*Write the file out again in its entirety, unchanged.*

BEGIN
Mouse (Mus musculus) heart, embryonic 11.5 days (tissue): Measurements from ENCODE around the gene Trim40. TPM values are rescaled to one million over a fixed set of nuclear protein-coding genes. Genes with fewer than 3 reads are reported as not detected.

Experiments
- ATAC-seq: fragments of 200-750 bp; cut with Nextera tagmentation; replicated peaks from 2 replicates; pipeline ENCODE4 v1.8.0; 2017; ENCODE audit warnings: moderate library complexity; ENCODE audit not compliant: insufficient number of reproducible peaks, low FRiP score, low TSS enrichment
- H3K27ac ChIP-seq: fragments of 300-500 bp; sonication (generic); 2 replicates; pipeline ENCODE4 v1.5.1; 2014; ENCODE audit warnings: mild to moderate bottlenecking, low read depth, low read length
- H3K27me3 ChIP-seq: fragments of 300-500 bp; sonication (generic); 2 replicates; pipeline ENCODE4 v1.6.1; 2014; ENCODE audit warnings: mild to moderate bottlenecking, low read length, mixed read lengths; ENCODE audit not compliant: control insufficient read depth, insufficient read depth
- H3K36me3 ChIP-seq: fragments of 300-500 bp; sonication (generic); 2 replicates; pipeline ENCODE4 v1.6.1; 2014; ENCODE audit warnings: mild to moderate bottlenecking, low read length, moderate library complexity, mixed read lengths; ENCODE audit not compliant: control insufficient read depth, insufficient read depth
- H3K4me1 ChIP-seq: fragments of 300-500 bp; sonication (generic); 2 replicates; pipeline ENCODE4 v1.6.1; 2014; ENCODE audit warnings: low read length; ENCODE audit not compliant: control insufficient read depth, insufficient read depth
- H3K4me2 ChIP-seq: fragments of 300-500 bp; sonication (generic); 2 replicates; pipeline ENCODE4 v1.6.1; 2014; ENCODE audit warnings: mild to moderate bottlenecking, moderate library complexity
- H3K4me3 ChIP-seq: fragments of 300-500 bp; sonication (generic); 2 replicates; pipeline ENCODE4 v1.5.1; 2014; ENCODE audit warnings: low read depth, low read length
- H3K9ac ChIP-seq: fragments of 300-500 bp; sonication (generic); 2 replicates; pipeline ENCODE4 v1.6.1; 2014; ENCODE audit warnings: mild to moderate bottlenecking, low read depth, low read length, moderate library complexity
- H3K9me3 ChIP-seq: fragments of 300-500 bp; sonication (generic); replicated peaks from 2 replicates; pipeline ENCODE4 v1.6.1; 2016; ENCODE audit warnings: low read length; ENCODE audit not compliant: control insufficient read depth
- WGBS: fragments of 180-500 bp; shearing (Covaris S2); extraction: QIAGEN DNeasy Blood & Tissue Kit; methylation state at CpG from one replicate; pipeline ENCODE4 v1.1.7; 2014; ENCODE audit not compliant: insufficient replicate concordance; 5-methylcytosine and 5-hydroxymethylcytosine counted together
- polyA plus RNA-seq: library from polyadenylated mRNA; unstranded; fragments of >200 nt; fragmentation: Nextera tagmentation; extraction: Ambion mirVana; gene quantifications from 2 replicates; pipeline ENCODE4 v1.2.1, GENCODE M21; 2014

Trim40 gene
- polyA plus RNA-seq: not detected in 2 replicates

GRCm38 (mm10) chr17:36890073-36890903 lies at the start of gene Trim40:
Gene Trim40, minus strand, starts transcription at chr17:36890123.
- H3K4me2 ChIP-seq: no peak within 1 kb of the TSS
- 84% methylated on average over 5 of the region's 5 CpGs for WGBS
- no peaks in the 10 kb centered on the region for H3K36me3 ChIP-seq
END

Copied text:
Mouse (Mus musculus) heart, embryonic 11.5 days (tissue): Measurements from ENCODE around the gene Trim40. TPM values are rescaled to one million over a fixed set of nuclear protein-coding genes. Genes with fewer than 3 reads are reported as not detected.

Experiments
- ATAC-seq: fragments of 200-750 bp; cut with Nextera tagmentation; replicated peaks from 2 replicates; pipeline ENCODE4 v1.8.0; 2017; ENCODE audit warnings: moderate library complexity; ENCODE audit not compliant: insufficient number of reproducible peaks, low FRiP score, low TSS enrichment
- H3K27ac ChIP-seq: fragments of 300-500 bp; sonication (generic); 2 replicates; pipeline ENCODE4 v1.5.1; 2014; ENCODE audit warnings: mild to moderate bottlenecking, low read depth, low read length
- H3K27me3 ChIP-seq: fragments of 300-500 bp; sonication (generic); 2 replicates; pipeline ENCODE4 v1.6.1; 2014; ENCODE audit warnings: mild to moderate bottlenecking, low read length, mixed read lengths; ENCODE audit not compliant: control insufficient read depth, insufficient read depth
- H3K36me3 ChIP-seq: fragments of 300-500 bp; sonication (generic); 2 replicates; pipeline ENCODE4 v1.6.1; 2014; ENCODE audit warnings: mild to moderate bottlenecking, low read length, moderate library complexity, mixed read lengths; ENCODE audit not compliant: control insufficient read depth, insufficient read depth
- H3K4me1 ChIP-seq: fragments of 300-500 bp; sonication (generic); 2 replicates; pipeline ENCODE4 v1.6.1; 2014; ENCODE audit warnings: low read length; ENCODE audit not compliant: control insufficient read depth, insufficient read depth
- H3K4me2 ChIP-seq: fragments of 300-500 bp; sonication (generic); 2 replicates; pipeline ENCODE4 v1.6.1; 2014; ENCODE audit warnings: mild to moderate bottlenecking, moderate library complexity
- H3K4me3 ChIP-seq: fragments of 300-500 bp; sonication (generic); 2 replicates; pipeline ENCODE4 v1.5.1; 2014; ENCODE audit warnings: low read depth, low read length
- H3K9ac ChIP-seq: fragments of 300-500 bp; sonication (generic); 2 replicates; pipeline ENCODE4 v1.6.1; 2014; ENCODE audit warnings: mild to moderate bottlenecking, low read depth, low read length, moderate library complexity
- H3K9me3 ChIP-seq: fragments of 300-500 bp; sonication (generic); replicated peaks from 2 replicates; pipeline ENCODE4 v1.6.1; 2016; ENCODE audit warnings: low read length; ENCODE audit not compliant: control insufficient read depth
- WGBS: fragments of 180-500 bp; shearing (Covaris S2); extraction: QIAGEN DNeasy Blood & Tissue Kit; methylation state at CpG from one replicate; pipeline ENCODE4 v1.1.7; 2014; ENCODE audit not compliant: insufficient replicate concordance; 5-methylcytosine and 5-hydroxymethylcytosine counted together
- polyA plus RNA-seq: library from polyadenylated mRNA; unstranded; fragments of >200 nt; fragmentation: Nextera tagmentation; extraction: Ambion mirVana; gene quantifications from 2 replicates; pipeline ENCODE4 v1.2.1, GENCODE M21; 2014

Trim40 gene
- polyA plus RNA-seq: not detected in 2 replicates

GRCm38 (mm10) chr17:36890073-36890903 lies at the start of gene Trim40:
Gene Trim40, minus strand, starts transcription at chr17:36890123.
- H3K4me2 ChIP-seq: no peak within 1 kb of the TSS
- 84% methylated on average over 5 of the region's 5 CpGs for WGBS
- no peaks in the 10 kb centered on the region for H3K36me3 ChIP-seq